City and Colour A Pill for Loneliness

City and Colour A Pill for Loneliness
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Though Dallas Green has explored many facets of guitar music over the last 15 years as City and Colour, there's a singular nature to the way he uses warmth and emotional care as a salve for the taxing elements of human existence. It's clear that he cares about the people in his orbit, both close companions and strangers across the world. A Pill for Loneliness, City and Colour's sixth studio album, pairs Green's increasingly urgent missives for love and connection amidst the perils of human life with the sounds of shoegaze — gauzy guitars, reverbed vocals, washes of synths — for a natural evolution of his sound.
 
The acoustic folk of City and Colour's earliest releases stood in bold, stark contrast to Green's post-hardcore dalliances with Alexisonfire, which appears to have galvanized him into being unresisting to embracing sonic change. Green is at his best when he leverages his talents in new directions, like on atmospheric opener "Living in Lightning," which finds him taking his time and making the best use of sonic space when contrasting his iconic falsetto with some crushing, slowcore chords.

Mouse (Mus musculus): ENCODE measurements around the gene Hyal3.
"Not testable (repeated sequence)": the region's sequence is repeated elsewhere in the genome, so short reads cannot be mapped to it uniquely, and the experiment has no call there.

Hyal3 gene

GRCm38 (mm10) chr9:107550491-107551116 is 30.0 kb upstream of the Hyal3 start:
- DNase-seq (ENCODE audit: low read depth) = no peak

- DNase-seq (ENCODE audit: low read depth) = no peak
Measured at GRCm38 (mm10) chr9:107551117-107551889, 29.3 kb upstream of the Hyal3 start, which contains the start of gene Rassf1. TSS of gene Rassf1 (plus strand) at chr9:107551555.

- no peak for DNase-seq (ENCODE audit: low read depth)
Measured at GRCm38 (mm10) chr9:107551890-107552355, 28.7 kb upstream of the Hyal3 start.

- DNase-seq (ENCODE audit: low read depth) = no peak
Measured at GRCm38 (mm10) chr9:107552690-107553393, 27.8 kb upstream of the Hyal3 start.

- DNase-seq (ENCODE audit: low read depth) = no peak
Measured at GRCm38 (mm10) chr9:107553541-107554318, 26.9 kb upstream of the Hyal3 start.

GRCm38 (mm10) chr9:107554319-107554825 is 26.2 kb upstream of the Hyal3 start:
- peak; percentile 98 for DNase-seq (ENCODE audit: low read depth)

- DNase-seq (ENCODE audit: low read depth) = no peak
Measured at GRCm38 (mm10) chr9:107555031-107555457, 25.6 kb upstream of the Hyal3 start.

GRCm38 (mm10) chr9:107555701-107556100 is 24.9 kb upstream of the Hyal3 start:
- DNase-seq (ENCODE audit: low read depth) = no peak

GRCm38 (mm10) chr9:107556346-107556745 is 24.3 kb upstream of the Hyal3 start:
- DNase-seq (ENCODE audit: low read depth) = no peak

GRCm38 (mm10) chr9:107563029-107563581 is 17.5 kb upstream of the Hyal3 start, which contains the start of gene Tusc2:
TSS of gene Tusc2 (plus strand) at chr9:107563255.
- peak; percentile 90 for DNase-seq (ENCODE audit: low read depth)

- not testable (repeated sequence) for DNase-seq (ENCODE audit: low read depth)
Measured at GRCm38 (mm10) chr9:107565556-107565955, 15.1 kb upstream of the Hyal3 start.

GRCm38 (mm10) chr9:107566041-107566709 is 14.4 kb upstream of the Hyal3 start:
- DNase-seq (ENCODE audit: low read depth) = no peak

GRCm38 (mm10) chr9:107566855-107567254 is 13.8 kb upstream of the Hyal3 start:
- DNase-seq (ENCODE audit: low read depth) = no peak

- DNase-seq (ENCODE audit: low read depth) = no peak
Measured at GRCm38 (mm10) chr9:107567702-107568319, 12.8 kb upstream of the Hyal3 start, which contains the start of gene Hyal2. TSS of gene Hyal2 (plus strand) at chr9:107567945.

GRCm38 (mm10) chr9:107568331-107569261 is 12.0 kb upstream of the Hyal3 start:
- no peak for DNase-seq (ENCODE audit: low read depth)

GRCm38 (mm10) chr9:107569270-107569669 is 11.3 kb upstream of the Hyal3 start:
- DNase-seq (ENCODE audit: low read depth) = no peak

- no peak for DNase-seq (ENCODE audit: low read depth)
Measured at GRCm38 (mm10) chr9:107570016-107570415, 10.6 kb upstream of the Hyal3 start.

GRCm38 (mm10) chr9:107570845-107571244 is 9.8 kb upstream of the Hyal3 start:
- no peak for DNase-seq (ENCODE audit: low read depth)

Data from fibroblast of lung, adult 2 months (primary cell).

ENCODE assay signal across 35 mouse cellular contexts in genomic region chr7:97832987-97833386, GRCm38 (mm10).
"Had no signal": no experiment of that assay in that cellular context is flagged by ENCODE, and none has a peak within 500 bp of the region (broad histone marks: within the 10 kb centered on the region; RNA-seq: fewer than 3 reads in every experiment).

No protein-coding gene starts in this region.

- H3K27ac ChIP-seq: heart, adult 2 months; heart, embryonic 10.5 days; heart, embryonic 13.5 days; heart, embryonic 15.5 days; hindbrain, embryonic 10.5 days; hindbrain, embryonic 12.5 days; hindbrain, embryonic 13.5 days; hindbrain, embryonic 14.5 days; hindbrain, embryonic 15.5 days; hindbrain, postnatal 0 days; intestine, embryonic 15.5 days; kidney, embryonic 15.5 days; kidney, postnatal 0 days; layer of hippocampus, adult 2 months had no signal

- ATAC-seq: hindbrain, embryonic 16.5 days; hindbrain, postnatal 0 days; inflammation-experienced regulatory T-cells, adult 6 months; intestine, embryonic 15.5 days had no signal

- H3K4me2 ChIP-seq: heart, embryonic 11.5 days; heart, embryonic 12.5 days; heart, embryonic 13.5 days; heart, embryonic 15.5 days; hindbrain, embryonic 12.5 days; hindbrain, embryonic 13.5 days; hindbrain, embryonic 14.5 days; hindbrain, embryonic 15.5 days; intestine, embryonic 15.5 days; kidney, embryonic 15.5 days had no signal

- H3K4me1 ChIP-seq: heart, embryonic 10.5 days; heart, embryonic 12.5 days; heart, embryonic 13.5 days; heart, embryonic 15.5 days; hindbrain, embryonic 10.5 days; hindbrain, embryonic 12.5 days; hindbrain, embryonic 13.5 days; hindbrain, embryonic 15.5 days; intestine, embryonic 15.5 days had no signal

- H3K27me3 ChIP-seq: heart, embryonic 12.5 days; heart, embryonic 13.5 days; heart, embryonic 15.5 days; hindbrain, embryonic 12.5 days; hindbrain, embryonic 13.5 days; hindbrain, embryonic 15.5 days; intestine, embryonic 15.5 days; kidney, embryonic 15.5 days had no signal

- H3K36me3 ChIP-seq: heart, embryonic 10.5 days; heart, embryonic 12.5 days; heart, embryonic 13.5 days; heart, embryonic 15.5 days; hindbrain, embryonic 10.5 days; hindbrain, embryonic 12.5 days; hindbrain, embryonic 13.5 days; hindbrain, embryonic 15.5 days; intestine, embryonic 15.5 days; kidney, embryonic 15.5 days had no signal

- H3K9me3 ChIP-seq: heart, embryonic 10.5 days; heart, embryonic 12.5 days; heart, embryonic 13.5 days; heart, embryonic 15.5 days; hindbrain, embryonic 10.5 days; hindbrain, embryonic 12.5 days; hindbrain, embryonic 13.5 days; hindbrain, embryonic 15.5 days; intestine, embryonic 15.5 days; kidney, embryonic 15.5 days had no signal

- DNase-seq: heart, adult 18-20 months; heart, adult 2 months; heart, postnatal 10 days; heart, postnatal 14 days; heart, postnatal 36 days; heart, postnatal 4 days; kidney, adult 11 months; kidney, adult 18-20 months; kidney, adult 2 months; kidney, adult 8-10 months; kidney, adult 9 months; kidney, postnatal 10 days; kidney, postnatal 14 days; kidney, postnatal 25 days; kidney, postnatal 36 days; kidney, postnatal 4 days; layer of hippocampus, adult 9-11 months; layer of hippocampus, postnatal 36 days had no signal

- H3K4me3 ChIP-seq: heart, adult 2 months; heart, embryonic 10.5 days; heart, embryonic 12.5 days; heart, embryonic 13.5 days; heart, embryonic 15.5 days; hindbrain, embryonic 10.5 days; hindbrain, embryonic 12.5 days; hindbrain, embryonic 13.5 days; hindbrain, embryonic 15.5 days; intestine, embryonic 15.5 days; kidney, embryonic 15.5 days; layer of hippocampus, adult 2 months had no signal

But even then, Green can't avoid his inclinations for uptempo, riff-laden rock. Bluesy centrepiece "Mountain of Madness" and angular, driving "Strangers" serve as the album's highlights, made all the more apparent in comparison with the plodding "Song of Unrest," which recalls Phil Collins at his most ballad-y, and the dragging, spare "The War Years," which sprawls out for over six minutes without mixing it up. Without Green's trademark urgency, they drift into saccharine territory.
 
A Pill for Loneliness is another strong effort from City and Colour. It finds Green continuing to play to his strengths and continuing to move City and Colour's sound into new territory at an assured, steady pace. (Still)